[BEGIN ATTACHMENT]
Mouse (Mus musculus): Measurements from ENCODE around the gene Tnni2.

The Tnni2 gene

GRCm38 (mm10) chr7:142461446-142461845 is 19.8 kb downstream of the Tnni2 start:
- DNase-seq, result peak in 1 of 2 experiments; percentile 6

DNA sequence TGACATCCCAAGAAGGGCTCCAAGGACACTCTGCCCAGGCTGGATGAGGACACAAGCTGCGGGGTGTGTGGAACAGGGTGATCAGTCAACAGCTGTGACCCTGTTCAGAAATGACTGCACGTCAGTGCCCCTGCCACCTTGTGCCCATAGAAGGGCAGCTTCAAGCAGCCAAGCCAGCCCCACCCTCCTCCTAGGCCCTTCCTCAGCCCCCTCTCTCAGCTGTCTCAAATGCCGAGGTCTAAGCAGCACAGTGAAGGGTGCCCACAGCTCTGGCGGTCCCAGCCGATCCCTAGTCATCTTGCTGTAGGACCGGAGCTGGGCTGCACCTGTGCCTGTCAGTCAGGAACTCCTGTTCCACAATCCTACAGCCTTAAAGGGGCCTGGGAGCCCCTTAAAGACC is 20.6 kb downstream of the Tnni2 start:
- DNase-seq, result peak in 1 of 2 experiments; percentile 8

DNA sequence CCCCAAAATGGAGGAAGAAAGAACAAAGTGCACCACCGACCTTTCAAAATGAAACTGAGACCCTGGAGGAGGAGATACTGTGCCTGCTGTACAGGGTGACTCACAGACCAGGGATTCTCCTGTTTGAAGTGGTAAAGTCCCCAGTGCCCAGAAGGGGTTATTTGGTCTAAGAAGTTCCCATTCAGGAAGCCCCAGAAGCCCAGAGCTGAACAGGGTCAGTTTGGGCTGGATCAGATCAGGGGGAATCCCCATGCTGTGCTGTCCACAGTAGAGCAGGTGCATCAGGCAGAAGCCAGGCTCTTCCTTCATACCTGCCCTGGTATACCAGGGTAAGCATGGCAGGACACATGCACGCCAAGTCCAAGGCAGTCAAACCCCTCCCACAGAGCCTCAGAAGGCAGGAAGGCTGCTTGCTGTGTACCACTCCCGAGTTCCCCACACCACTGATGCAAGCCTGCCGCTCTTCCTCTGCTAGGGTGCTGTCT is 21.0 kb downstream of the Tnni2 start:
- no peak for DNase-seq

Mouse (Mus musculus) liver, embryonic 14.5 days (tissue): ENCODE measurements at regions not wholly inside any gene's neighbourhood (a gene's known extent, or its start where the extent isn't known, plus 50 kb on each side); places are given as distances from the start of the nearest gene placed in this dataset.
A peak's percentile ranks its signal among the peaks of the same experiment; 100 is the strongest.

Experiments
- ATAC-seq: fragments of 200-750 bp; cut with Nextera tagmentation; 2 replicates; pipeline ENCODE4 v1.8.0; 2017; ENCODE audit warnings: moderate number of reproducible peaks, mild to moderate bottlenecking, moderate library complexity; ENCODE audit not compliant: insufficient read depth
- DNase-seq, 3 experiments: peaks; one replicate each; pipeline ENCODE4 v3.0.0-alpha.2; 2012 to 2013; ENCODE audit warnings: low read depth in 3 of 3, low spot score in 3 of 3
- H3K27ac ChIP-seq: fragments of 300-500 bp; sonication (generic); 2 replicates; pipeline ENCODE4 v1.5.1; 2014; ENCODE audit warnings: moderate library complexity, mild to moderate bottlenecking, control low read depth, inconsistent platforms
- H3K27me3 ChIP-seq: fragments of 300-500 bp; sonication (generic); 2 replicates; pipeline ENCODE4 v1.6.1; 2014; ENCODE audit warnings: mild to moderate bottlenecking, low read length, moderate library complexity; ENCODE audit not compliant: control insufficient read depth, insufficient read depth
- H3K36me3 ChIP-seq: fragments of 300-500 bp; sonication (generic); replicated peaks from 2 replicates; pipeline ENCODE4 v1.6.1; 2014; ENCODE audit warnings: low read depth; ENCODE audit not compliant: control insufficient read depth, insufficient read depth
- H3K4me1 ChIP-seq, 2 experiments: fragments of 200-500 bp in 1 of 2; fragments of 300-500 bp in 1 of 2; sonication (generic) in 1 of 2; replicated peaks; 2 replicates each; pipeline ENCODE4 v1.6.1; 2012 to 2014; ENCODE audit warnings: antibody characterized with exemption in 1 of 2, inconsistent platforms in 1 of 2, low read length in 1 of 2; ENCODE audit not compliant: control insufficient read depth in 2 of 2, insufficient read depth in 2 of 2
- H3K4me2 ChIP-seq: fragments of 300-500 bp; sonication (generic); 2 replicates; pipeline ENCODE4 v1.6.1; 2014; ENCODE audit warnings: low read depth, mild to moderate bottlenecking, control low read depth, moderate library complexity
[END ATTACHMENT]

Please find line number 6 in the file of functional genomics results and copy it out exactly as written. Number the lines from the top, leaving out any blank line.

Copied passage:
- DNase-seq, result peak in 1 of 2 experiments; percentile 8